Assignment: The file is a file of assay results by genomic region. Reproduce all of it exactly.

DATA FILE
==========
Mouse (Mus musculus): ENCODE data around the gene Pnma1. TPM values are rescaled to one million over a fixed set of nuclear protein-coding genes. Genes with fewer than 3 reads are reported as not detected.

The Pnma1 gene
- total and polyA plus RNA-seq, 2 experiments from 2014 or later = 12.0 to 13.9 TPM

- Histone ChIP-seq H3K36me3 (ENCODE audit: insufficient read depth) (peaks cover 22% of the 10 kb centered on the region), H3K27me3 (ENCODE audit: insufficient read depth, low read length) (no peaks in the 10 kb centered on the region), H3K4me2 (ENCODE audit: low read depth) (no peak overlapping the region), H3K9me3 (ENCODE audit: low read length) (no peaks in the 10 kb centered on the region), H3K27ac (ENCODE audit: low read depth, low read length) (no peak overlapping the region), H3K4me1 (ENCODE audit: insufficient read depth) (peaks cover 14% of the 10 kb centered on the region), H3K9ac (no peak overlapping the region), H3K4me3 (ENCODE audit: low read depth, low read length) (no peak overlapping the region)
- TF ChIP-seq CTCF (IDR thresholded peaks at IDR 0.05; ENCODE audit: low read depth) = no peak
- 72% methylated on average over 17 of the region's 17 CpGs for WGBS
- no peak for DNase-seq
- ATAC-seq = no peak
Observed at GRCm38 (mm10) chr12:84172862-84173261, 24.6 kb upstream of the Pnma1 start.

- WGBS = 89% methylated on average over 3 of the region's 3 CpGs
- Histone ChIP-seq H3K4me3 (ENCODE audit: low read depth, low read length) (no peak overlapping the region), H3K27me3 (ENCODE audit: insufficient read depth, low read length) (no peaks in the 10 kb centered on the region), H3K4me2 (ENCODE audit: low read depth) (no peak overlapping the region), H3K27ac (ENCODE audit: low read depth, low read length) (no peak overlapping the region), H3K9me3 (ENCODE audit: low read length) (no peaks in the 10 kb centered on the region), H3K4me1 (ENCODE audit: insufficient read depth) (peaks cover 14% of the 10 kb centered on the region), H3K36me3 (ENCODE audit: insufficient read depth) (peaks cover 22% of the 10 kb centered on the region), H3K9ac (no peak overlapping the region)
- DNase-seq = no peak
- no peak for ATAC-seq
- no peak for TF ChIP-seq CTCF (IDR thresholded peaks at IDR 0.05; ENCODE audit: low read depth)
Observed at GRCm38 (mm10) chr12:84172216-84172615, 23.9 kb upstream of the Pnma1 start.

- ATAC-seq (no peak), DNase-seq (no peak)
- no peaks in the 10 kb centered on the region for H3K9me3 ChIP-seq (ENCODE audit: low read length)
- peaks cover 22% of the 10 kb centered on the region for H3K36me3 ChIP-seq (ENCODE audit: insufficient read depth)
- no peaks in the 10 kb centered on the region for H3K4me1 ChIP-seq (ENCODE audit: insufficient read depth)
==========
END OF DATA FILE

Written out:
Mouse (Mus musculus): ENCODE data around the gene Pnma1. TPM values are rescaled to one million over a fixed set of nuclear protein-coding genes. Genes with fewer than 3 reads are reported as not detected.

The Pnma1 gene
- total and polyA plus RNA-seq, 2 experiments from 2014 or later = 12.0 to 13.9 TPM

- Histone ChIP-seq H3K36me3 (ENCODE audit: insufficient read depth) (peaks cover 22% of the 10 kb centered on the region), H3K27me3 (ENCODE audit: insufficient read depth, low read length) (no peaks in the 10 kb centered on the region), H3K4me2 (ENCODE audit: low read depth) (no peak overlapping the region), H3K9me3 (ENCODE audit: low read length) (no peaks in the 10 kb centered on the region), H3K27ac (ENCODE audit: low read depth, low read length) (no peak overlapping the region), H3K4me1 (ENCODE audit: insufficient read depth) (peaks cover 14% of the 10 kb centered on the region), H3K9ac (no peak overlapping the region), H3K4me3 (ENCODE audit: low read depth, low read length) (no peak overlapping the region)
- TF ChIP-seq CTCF (IDR thresholded peaks at IDR 0.05; ENCODE audit: low read depth) = no peak
- 72% methylated on average over 17 of the region's 17 CpGs for WGBS
- no peak for DNase-seq
- ATAC-seq = no peak
Observed at GRCm38 (mm10) chr12:84172862-84173261, 24.6 kb upstream of the Pnma1 start.

- WGBS = 89% methylated on average over 3 of the region's 3 CpGs
- Histone ChIP-seq H3K4me3 (ENCODE audit: low read depth, low read length) (no peak overlapping the region), H3K27me3 (ENCODE audit: insufficient read depth, low read length) (no peaks in the 10 kb centered on the region), H3K4me2 (ENCODE audit: low read depth) (no peak overlapping the region), H3K27ac (ENCODE audit: low read depth, low read length) (no peak overlapping the region), H3K9me3 (ENCODE audit: low read length) (no peaks in the 10 kb centered on the region), H3K4me1 (ENCODE audit: insufficient read depth) (peaks cover 14% of the 10 kb centered on the region), H3K36me3 (ENCODE audit: insufficient read depth) (peaks cover 22% of the 10 kb centered on the region), H3K9ac (no peak overlapping the region)
- DNase-seq = no peak
- no peak for ATAC-seq
- no peak for TF ChIP-seq CTCF (IDR thresholded peaks at IDR 0.05; ENCODE audit: low read depth)
Observed at GRCm38 (mm10) chr12:84172216-84172615, 23.9 kb upstream of the Pnma1 start.

- ATAC-seq (no peak), DNase-seq (no peak)
- no peaks in the 10 kb centered on the region for H3K9me3 ChIP-seq (ENCODE audit: low read length)
- peaks cover 22% of the 10 kb centered on the region for H3K36me3 ChIP-seq (ENCODE audit: insufficient read depth)
- no peaks in the 10 kb centered on the region for H3K4me1 ChIP-seq (ENCODE audit: insufficient read depth)